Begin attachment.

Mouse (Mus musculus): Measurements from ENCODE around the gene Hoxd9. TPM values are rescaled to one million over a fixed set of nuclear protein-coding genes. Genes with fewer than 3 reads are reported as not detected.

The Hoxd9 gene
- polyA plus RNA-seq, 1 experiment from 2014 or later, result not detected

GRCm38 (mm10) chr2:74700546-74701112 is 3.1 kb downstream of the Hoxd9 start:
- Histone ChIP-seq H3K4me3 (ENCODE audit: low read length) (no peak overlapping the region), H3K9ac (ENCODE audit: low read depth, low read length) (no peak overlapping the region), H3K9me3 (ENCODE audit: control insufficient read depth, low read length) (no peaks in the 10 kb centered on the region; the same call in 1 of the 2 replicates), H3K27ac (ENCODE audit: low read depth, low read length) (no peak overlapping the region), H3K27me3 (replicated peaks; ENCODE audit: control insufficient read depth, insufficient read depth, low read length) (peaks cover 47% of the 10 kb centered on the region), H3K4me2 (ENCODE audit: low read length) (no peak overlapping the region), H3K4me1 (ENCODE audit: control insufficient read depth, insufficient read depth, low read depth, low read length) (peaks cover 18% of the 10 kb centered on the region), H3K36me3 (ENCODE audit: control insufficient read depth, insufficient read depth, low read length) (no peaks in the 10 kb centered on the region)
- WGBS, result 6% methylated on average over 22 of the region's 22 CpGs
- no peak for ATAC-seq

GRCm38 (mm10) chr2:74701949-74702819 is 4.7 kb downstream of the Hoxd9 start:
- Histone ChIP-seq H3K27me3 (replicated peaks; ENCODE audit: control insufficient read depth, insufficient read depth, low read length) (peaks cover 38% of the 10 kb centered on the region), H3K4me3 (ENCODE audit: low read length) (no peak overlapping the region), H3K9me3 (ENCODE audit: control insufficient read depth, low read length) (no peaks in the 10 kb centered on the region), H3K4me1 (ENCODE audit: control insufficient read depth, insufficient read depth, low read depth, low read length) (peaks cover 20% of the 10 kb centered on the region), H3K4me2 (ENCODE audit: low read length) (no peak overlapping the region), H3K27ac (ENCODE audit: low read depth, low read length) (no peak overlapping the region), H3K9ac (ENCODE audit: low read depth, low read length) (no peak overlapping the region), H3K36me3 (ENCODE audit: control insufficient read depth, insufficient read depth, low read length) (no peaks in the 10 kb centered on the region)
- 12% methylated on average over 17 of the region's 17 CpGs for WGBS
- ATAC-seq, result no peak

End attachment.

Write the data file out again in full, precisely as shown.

Mouse (Mus musculus): Measurements from ENCODE around the gene Hoxd9. TPM values are rescaled to one million over a fixed set of nuclear protein-coding genes. Genes with fewer than 3 reads are reported as not detected.

The Hoxd9 gene
- polyA plus RNA-seq, 1 experiment from 2014 or later, result not detected

GRCm38 (mm10) chr2:74700546-74701112 is 3.1 kb downstream of the Hoxd9 start:
- Histone ChIP-seq H3K4me3 (ENCODE audit: low read length) (no peak overlapping the region), H3K9ac (ENCODE audit: low read depth, low read length) (no peak overlapping the region), H3K9me3 (ENCODE audit: control insufficient read depth, low read length) (no peaks in the 10 kb centered on the region; the same call in 1 of the 2 replicates), H3K27ac (ENCODE audit: low read depth, low read length) (no peak overlapping the region), H3K27me3 (replicated peaks; ENCODE audit: control insufficient read depth, insufficient read depth, low read length) (peaks cover 47% of the 10 kb centered on the region), H3K4me2 (ENCODE audit: low read length) (no peak overlapping the region), H3K4me1 (ENCODE audit: control insufficient read depth, insufficient read depth, low read depth, low read length) (peaks cover 18% of the 10 kb centered on the region), H3K36me3 (ENCODE audit: control insufficient read depth, insufficient read depth, low read length) (no peaks in the 10 kb centered on the region)
- WGBS, result 6% methylated on average over 22 of the region's 22 CpGs
- no peak for ATAC-seq

GRCm38 (mm10) chr2:74701949-74702819 is 4.7 kb downstream of the Hoxd9 start:
- Histone ChIP-seq H3K27me3 (replicated peaks; ENCODE audit: control insufficient read depth, insufficient read depth, low read length) (peaks cover 38% of the 10 kb centered on the region), H3K4me3 (ENCODE audit: low read length) (no peak overlapping the region), H3K9me3 (ENCODE audit: control insufficient read depth, low read length) (no peaks in the 10 kb centered on the region), H3K4me1 (ENCODE audit: control insufficient read depth, insufficient read depth, low read depth, low read length) (peaks cover 20% of the 10 kb centered on the region), H3K4me2 (ENCODE audit: low read length) (no peak overlapping the region), H3K27ac (ENCODE audit: low read depth, low read length) (no peak overlapping the region), H3K9ac (ENCODE audit: low read depth, low read length) (no peak overlapping the region), H3K36me3 (ENCODE audit: control insufficient read depth, insufficient read depth, low read length) (no peaks in the 10 kb centered on the region)
- 12% methylated on average over 17 of the region's 17 CpGs for WGBS
- ATAC-seq, result no peak